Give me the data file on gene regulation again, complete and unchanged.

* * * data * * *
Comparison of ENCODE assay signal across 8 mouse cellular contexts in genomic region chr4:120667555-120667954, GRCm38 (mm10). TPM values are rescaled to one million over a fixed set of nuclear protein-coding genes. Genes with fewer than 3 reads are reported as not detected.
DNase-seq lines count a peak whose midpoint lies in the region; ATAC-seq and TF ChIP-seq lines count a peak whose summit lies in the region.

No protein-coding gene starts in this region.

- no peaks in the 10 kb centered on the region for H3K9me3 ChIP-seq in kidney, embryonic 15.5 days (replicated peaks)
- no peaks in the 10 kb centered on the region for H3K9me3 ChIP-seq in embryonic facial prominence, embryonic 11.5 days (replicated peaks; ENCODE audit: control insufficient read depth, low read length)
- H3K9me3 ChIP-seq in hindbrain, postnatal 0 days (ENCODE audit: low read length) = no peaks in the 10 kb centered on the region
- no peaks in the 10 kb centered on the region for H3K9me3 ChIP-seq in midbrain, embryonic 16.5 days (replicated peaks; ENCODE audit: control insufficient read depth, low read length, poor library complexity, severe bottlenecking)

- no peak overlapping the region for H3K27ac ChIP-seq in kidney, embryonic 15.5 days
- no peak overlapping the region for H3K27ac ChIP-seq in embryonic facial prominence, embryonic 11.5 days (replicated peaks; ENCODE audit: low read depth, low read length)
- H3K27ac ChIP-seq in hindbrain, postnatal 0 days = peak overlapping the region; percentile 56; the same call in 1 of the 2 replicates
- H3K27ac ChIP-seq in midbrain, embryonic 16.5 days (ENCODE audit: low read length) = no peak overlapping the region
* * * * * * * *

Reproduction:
Comparison of ENCODE assay signal across 8 mouse cellular contexts in genomic region chr4:120667555-120667954, GRCm38 (mm10). TPM values are rescaled to one million over a fixed set of nuclear protein-coding genes. Genes with fewer than 3 reads are reported as not detected.
DNase-seq lines count a peak whose midpoint lies in the region; ATAC-seq and TF ChIP-seq lines count a peak whose summit lies in the region.

No protein-coding gene starts in this region.

- no peaks in the 10 kb centered on the region for H3K9me3 ChIP-seq in kidney, embryonic 15.5 days (replicated peaks)
- no peaks in the 10 kb centered on the region for H3K9me3 ChIP-seq in embryonic facial prominence, embryonic 11.5 days (replicated peaks; ENCODE audit: control insufficient read depth, low read length)
- H3K9me3 ChIP-seq in hindbrain, postnatal 0 days (ENCODE audit: low read length) = no peaks in the 10 kb centered on the region
- no peaks in the 10 kb centered on the region for H3K9me3 ChIP-seq in midbrain, embryonic 16.5 days (replicated peaks; ENCODE audit: control insufficient read depth, low read length, poor library complexity, severe bottlenecking)

- no peak overlapping the region for H3K27ac ChIP-seq in kidney, embryonic 15.5 days
- no peak overlapping the region for H3K27ac ChIP-seq in embryonic facial prominence, embryonic 11.5 days (replicated peaks; ENCODE audit: low read depth, low read length)
- H3K27ac ChIP-seq in hindbrain, postnatal 0 days = peak overlapping the region; percentile 56; the same call in 1 of the 2 replicates
- H3K27ac ChIP-seq in midbrain, embryonic 16.5 days (ENCODE audit: low read length) = no peak overlapping the region